civil, but more frequently criminal, The integrity, the learning, and the in- arise which involve political issues and dependence of our judiciary must be excite party feeling. It is then that the maintained at all hazards, if we are to courage and uprightness of the judges escape revolution, and our institutions are

become supremely valuable to the nato endure. The great John Marshall never tion, commanding respect for the expouttered a finer or a truer thing than when sition of the law which they have to defending the judiciary in the Virginia deliver. But in those countries that Convention of 1829 he said:

live under a Rigid Constitution which,

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while reserving ultimate control to the people, has established various authorities and defined the powers of each, the courts have another relation to politics, and take their place side by side with the Executive and the Legislative as a co-ordinate department of government. When questions arise as to the limits of the powers of the Executive or of the Legislative, or-in a Federation-as to the limits of the respective powers of the Central or National and those of the State Government, it is by a court of law that the true meaning of the Constitution, as the fundamental and supreme law, ought to be determined, because it is the rightful and authorized interpreter of what the people intended to declare when they were enacting a fundamental instrument. This function of Interpretation calls for high legal ability, because such decision given becomes a precedent determining for the future the respective powers of the several branches of government, their relations to one another and to the individual citizen."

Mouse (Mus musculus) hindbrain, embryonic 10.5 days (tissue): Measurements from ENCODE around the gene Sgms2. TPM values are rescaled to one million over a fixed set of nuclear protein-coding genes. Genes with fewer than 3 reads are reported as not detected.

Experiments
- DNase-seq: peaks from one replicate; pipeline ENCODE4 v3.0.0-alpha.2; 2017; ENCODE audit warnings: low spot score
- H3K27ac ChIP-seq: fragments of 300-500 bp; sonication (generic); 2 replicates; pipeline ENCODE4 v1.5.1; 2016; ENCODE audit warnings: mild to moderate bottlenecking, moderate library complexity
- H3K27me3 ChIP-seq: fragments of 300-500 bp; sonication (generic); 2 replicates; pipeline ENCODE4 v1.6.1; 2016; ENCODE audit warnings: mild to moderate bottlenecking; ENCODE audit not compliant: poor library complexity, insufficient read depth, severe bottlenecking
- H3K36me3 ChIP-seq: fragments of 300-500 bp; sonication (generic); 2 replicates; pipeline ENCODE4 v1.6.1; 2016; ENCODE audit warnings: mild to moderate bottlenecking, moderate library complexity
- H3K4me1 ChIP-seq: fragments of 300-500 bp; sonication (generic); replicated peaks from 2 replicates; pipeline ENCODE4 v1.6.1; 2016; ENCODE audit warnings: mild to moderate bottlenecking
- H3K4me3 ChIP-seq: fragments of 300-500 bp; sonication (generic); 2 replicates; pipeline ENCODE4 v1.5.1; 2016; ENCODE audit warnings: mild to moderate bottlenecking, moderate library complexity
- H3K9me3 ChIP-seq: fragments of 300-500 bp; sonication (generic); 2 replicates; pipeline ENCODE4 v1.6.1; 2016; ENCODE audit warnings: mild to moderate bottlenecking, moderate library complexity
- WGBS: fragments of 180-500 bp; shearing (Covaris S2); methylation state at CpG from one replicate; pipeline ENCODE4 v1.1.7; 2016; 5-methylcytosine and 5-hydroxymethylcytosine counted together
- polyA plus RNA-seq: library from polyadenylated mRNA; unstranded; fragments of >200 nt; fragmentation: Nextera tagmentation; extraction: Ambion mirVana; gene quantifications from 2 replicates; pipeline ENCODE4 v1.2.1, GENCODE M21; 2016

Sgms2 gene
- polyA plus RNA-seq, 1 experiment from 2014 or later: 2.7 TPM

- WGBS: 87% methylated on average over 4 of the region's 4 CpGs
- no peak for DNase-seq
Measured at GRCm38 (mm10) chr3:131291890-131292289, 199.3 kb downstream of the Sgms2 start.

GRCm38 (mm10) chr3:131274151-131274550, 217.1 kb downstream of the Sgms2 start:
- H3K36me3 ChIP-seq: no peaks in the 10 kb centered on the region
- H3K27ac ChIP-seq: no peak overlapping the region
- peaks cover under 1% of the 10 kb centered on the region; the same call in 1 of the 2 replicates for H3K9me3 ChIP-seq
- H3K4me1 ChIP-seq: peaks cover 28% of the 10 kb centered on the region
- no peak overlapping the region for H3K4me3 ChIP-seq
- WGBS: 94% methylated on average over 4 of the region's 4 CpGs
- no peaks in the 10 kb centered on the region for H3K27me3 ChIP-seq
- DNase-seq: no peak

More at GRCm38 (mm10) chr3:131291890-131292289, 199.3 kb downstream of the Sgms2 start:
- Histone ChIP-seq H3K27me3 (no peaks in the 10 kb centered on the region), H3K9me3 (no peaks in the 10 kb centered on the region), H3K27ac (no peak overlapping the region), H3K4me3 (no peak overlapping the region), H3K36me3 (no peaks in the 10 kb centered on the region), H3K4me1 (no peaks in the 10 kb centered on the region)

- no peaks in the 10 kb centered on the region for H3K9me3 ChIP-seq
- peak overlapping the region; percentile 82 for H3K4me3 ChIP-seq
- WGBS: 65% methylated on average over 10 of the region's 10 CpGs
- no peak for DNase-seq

The Court submitted the case to the jury on the first count alone, which alleged that plaintiff was an employee of the company engaged in interstate commerce; that he worked in its yards about six miles out of Savannah, Ga.; that to enable him to reach said yards said company furnished shuttle train, which transported its employees without charge to their work; that one of the points where said train received said employees was Thirty-seventh street, in the city of Savannah, at which street it was the custom of this train to slow up for such employees to board it; that the train had slowed up for this purpose, when, just as the plaintiff had touched the grabiron on the platform, the brakes, which had been applied, were released, which caused the speed of the train to increase suddenly, and caused the handhold on the rear end of the car, which plaintiff had seized, to be snatched forward, so that his grip on the same was relaxed; that the handhold or grabiron was in a defective condition, not firm and secure; that it got away from him, moving about six inches, which caused him to lose his hold, so that he was thrown under the car and caused to be injured. Plaintiff also alleged that the grabiron in question was a safety appliance, required by the Safety Appliance Act of Congress.